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If the total angular momentum J of an atom is not changing during a dipole transition, where does the angular momentum for the photon come from?

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This could help: en.wikipedia.org/wiki/Angular_momentum_of_light –  santa claus Mar 26 '13 at 17:24
    
Dear @AlecS, no, it couldn't because that page says nothing about atoms or quantum mechanics at all. It only talks about light - well, classical waves, I would say. –  Luboš Motl Mar 26 '13 at 17:38

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One must distinguish two conditions: whether the eigenvalue of $|\vec J|^2$, the squared total angular momentum, is changing; and whether the whole vector $\vec J$ is changing.

The latter is guaranteed in a dipole transition: one can't keep the whole vector constant. At most, you may satisfy the former condition: the length of $\vec J$ may stay constant so that the eigenvalue of $|\vec J|^2$ remains $J(J+1)\hbar^2$. But the whole vector will change. In quantum mechanics, we may only choose one more component to a maximum set of commuting observables. Aside from $|\vec J|^2$, we usually choose $J_z$, and the value of $J_z$ must change during the dipole transition because the photon is indeed carrying away some angular momentum.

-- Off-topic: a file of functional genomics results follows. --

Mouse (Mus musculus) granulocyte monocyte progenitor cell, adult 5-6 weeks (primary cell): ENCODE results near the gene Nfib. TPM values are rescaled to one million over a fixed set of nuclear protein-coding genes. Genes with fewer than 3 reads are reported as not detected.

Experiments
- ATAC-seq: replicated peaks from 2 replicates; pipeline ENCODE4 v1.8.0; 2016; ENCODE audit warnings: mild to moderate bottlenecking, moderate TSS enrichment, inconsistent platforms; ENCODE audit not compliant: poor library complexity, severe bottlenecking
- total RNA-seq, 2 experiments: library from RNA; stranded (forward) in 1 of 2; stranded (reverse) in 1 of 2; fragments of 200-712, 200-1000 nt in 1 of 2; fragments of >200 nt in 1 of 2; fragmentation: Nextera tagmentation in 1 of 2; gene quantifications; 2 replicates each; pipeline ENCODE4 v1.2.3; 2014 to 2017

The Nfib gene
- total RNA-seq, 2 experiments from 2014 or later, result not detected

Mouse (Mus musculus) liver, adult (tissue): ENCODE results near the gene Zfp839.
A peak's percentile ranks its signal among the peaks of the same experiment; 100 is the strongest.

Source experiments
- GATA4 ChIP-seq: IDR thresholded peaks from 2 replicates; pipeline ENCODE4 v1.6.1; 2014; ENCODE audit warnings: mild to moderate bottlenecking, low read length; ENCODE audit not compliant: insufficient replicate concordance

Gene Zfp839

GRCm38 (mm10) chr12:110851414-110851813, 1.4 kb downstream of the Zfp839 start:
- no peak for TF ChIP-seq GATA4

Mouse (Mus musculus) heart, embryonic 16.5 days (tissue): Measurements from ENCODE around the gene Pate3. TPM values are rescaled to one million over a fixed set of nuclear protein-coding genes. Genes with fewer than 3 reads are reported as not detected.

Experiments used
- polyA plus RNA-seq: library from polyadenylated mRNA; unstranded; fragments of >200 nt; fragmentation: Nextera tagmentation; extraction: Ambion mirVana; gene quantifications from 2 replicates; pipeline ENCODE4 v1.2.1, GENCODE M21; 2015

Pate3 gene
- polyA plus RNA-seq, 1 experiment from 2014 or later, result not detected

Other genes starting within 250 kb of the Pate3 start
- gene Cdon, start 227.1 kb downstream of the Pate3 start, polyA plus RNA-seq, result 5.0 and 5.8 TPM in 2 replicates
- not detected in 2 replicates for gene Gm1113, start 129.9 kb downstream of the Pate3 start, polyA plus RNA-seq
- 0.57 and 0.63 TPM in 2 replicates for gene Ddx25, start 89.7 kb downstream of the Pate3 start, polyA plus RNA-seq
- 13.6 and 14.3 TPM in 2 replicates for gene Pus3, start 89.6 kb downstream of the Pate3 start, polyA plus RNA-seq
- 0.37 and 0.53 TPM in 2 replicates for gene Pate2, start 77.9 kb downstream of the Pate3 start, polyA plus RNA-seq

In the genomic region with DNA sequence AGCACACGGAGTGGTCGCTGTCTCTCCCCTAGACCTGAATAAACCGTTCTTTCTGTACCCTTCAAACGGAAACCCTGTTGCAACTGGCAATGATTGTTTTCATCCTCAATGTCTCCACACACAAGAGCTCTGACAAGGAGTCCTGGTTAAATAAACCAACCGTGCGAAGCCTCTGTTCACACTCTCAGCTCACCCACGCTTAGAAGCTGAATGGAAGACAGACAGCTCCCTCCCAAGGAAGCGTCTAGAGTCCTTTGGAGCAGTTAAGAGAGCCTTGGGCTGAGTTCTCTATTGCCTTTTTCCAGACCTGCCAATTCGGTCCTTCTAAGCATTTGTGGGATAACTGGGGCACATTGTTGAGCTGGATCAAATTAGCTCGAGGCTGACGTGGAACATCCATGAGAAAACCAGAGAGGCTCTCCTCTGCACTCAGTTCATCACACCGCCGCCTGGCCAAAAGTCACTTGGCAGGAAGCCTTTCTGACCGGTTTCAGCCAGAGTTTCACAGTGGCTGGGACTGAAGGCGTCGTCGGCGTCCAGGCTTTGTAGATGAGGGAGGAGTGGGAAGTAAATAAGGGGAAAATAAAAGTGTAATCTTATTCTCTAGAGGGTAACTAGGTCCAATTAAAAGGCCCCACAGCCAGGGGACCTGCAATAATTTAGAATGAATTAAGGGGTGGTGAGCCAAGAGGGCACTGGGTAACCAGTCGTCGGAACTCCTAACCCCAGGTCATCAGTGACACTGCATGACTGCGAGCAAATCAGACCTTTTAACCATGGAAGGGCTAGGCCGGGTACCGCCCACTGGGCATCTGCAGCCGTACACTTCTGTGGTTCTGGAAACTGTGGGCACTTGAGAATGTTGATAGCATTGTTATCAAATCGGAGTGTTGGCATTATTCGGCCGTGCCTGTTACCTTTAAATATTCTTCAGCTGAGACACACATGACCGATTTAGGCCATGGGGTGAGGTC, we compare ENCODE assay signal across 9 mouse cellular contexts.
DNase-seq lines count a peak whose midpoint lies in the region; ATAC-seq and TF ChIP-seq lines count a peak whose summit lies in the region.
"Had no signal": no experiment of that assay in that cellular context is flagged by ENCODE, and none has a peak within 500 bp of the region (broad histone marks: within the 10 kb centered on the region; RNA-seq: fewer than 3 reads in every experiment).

One may change a vector by a nonzero amount even though its length may stay constant.

This notation is confusing because we should talk simply about $\vec L$ when we discuss the electric dipole transitions: the spin $\vec S$, the other term in $\vec J$, isn't interacting with the electromagnetic field in this approximation. If we do talk about the relevant part of the angular momentum only, $\vec L$, we will see that the selection rules actually do require $\Delta L = \pm 1$. There are lots of refinements for the selection rules you could be interested in but because of the rough appearance of your question, I won't go into details. See this summary table and the article around it for various selection rules.

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Thanks Lubos this helps a lot. –  corysg Apr 1 '13 at 14:48

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